Józef Cyrek

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Józef Cyrek (born 13 September 1904 in Bysina; d. 2 September 1940 at Auschwitz) was a Polish writer and Roman Catholic clergyman, member of the Society of Jesus involved in the religious publishing industry, who shortly after the Nazi invasion of Poland was arrested by the Gestapo, imprisoned at several places of detention, and lastly deported to the Auschwitz concentration camp where he was murdered.

The Jesuit complex at Stara Wieś
site of Józef Cyrek's novitiate

He has in recent years been accorded the title of Servant of God and is in the process of being beatified by the Catholic Church.

Life and death[edit]

Cyrek was born at Bysina, a village some 34 km (21 miles) south of Cracow, on 13 September 1904 — when the area was under Austrian occupation — in the family of Józef Cyrek, a farmer, and his wife Barbara née Sobal who died when Cyrek was 18-months' old.[1] Cyrek was thus from his earliest years inured to physical work having been obliged to help out with the agricultural work of the family. He went to school at Bysina and at nearby Myślenice, continuing secondary education in Cracow and at Pińsk in Poland (now Pinsk in Belarus). During his secondary studies he entered the Society at Stara Wieś (already in independent Poland; see picture to the right) on 6 December 1924. He received higher education in Cracow (philosophy), and at Louvain in Belgium (theology), where he also took holy orders on 24 August 1934.[2][3] After his return to Poland in 1935 Cyrek worked for the religious publisher, the Wydawnictwo Apostolstwa Modlitwy ("Publications of the Apostleship of Prayer") of Cracow, the oldest Catholic publishing house in Poland (now called the Wydawnictwo WAM).[3] In 1938 he became the editor of the periodical Hostia ("The Host"), an organ of the Eucharistic Crusade (see Croisade eucharistique), becoming the chief secretary of the movement.[4][5] In May of the same year he participated in the 34th Eucharistic Congress in Budapest.[4]

As a writer Cyrek authored two biographies, one of Piotr Skarga (1536–1612), a Counter-Reformation figure whose sermons have been compared with those of Jacques-Bénigne Bossuet (published in 1936); and another of Stanislaus Kostka, a Polish saint of the sixteenth century who at the age of 16 fled from his boarding school to pursue a religious vocation and died of malaria two years later (and whose relics repose at the church of Sant'­Andrea al Quirinale in Rome): Cyrek's biography of Kostka was published in 1937. It is however the simple catechism that Cyrek wrote for children in 1938 that has been most widely praised, and awarded with a prize by the government of the Second Polish Republic.[4] He was also a prolific contributor to such periodicals as Przegląd Powszechny (see Przegląd Powszechny), Wiara i Życie (see Wiara i Życie), Misje Katolickie (see Misje Katolickie), Młody Las (see Młody Las), and Posłaniec Serca Jezusowego (see Posłaniec Serca Jezusowego), an organ of the Apostleship of Prayer movement.[4]

The Cracoviense Collegium Maximum
SS. Cordis Iesu
place of Józef Cyrek's arrest by the Gestapo

On 6 November 1939, just sixty-six days after the Nazi invasion of Poland, the Gestapo carried out the so-called Sonderaktion Krakau, an operation in which virtually all of the professors of the Jagiellonian University of Cracow were arrested and imprisoned in the ulica Montelupich as part of the larger plan of Nazi Germany to eliminate all Polish intelligentsia.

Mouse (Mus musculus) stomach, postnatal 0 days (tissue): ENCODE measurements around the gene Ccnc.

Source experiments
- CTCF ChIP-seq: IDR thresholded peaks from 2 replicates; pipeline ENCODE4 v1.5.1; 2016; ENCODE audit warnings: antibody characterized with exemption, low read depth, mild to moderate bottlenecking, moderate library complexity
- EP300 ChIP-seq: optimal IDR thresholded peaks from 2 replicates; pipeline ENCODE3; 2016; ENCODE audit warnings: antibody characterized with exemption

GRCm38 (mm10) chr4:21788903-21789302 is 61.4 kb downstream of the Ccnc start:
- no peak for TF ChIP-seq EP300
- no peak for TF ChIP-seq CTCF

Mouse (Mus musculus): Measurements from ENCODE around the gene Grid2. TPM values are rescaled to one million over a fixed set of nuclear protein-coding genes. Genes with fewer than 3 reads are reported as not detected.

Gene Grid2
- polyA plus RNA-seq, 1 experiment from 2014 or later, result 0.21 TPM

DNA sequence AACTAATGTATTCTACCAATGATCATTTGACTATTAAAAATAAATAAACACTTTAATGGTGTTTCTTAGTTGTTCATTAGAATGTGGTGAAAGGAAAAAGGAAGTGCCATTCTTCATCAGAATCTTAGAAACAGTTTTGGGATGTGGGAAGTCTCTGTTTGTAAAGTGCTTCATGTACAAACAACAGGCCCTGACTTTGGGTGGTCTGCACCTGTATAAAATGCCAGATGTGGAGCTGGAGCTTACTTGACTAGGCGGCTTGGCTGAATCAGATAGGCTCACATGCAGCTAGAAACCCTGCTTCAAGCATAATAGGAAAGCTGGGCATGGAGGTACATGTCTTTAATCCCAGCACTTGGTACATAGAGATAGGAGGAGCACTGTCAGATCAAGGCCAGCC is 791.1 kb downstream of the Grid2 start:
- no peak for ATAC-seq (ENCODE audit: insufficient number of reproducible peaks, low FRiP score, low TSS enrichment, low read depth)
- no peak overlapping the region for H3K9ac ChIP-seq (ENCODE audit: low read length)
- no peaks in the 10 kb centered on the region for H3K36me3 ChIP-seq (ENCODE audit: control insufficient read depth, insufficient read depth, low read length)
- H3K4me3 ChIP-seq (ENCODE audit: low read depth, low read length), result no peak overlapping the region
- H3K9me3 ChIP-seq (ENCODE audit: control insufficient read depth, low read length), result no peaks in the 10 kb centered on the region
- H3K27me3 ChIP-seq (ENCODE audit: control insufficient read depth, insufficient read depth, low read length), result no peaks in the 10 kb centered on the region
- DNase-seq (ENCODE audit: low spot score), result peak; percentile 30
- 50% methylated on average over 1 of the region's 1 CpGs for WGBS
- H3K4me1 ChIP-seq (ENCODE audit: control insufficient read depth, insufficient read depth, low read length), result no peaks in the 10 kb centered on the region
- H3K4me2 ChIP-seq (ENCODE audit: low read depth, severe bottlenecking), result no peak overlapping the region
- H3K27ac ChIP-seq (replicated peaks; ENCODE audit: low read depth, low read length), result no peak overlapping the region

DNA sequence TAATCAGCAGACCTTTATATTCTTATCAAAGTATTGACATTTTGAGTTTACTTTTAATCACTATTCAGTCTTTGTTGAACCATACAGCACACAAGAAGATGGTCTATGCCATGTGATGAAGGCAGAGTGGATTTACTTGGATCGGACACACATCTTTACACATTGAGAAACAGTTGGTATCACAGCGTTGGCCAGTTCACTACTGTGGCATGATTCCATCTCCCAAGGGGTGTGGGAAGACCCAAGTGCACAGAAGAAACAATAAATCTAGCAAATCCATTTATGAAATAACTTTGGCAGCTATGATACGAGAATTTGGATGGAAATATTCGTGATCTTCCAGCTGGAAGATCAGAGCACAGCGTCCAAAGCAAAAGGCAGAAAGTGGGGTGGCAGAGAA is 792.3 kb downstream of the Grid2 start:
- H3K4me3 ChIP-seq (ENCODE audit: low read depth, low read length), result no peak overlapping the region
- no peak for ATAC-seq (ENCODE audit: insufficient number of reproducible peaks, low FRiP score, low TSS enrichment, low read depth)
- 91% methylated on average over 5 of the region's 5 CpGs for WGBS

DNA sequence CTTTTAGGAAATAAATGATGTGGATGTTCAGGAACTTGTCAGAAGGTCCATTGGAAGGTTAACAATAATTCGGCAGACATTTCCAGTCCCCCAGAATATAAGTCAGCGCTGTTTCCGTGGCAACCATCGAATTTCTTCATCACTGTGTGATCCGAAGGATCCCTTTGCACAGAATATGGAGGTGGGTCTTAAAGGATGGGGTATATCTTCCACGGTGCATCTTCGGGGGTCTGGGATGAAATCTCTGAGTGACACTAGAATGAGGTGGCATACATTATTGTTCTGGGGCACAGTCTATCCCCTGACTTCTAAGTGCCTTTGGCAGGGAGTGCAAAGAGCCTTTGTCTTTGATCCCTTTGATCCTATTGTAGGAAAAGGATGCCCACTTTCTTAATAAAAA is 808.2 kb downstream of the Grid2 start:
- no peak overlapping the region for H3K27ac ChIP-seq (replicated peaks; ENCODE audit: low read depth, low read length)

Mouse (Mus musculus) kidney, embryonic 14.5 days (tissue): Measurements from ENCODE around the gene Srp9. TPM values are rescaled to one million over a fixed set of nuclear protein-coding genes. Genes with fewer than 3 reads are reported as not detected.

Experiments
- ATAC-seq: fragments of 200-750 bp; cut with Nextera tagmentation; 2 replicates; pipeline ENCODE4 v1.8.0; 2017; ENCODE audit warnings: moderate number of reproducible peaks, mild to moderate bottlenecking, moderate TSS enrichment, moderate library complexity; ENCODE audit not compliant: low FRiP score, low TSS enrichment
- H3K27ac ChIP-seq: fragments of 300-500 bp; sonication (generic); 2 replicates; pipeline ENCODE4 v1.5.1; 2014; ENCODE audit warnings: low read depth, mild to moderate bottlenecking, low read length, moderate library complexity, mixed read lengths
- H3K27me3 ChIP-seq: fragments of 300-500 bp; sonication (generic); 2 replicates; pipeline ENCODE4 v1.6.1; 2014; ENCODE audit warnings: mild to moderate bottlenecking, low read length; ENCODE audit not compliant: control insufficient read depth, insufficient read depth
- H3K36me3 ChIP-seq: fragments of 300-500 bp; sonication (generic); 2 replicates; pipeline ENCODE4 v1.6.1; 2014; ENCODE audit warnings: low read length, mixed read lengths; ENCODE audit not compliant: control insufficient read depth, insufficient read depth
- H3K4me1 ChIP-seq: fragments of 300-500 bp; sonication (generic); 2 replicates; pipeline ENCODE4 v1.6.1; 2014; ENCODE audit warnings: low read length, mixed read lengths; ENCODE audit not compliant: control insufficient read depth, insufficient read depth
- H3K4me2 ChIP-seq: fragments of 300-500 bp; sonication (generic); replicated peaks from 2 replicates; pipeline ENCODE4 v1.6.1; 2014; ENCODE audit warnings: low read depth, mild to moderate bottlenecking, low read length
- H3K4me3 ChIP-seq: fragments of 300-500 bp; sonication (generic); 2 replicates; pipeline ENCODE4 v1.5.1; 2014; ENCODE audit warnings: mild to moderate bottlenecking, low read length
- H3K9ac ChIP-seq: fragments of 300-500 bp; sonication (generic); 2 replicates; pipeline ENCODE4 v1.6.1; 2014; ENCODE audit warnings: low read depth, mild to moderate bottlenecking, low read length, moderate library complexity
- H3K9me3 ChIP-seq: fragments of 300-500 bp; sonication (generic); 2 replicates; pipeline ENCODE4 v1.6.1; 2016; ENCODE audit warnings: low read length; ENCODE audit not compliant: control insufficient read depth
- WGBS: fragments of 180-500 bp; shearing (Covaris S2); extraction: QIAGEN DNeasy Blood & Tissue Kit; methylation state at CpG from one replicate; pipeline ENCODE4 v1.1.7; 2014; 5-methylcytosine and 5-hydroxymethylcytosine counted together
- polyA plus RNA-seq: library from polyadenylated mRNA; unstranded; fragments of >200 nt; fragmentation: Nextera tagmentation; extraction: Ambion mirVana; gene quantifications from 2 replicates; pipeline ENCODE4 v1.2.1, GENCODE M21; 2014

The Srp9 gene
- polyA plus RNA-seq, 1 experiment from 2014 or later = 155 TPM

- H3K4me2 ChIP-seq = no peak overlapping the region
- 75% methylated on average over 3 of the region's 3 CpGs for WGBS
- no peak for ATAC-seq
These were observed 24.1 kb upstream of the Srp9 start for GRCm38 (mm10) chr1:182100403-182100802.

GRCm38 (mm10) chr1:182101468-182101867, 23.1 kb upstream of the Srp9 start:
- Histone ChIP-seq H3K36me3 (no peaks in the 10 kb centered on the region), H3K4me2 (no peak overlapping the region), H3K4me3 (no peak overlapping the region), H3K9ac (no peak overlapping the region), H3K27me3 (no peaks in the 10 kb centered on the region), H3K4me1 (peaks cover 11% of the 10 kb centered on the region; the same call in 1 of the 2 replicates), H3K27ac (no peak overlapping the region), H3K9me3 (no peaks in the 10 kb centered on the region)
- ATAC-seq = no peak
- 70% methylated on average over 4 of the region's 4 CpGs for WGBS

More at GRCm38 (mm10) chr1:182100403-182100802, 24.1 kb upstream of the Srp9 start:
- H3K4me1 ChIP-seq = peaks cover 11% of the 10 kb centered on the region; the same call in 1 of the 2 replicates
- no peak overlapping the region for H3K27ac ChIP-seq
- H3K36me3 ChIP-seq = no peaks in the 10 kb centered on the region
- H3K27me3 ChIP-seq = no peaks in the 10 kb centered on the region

Four days later, on 10 November 1939, Cyrek was arrested by the Gestapo together with 24 other Jesuits of the Jesuit College of Cracow (the Cracoviense Collegium Max­i­mum SS. Cordis Iesu, see picture to the right) — eight of them employees of the Jesuit publishing house Wydawnictwo Apostolstwa Modlitwy — and likewise imprisoned in the ulica Montelupich.[6][7] (The date of 10 November 1939 however did not mark the first Gestapo visit to the Jesuit Collegium, as the premises were twice before subjected to searches, on 14 October 1939 and 16 October 1939, the first search being the occasion of the arrest of the rector of the College, Wiktor Macko, and Stanisław Bednarski, the director of the publishing house.[8]) Although the Jesuits were never informed of the reasons for their arrest, it was clear that they opposed the vision of the Nazis and for that reason were treated as the enemies of the Third Reich.[9]

After a detention of c.43 days in duration at Montelupich, Dembowski was transferred on or about 23 December 1939, together with the other arrested Jesuits, to another notorious Gestapo prison at Wiśnicz, which was in reality (if not in name) a Nazi extermination camp in which prisoners were worked to death. On 20 June 1940, after six months (180 days) at Wiśnicz, Cyrek, together with the other Jesuit prisoners, was deported to the Auschwitz concentration camp, then in the process of being formed.

At Auschwitz Cyrek was accorded a particularly brutal treatment in a penal company, the so-called Straf­kompanie consisting of several prisoners whose gruelling tasks in­clud­ed pushing an enormous road roller with which they had to level the Appellplatz (roll-call ground).[10] In addition, he was singled out for special tortures associated with the taunts directed at his Christian faith described in a recent book (2005) by Iwona Urbańska.[11][12] Cyrek died in the camp's revier or infirmary — as a result of exhaustion, starvation, and the beatings he had received — on 2 Sep­tem­ber 1940, i.e., seventy-four days after arrival (9 months and 23 days after the initial arrest). He was the first of the group of 25 Jesuit prisoners arrested on 10 November 1939 to die in captivity.[13] Cyrek was 35-years' old — just eleven days short of his thirty-sixth birthday. His personality has been described in his Auschwitz memoirs by a fellow prisoner, Adam Kozłowiecki, the future cardinal, who speaks of Cyrek's "extraordinary goodness and his delicacy in his engagement with his social environment".[3] The Belgian magazine Lumen Vitae sums up his life by observing that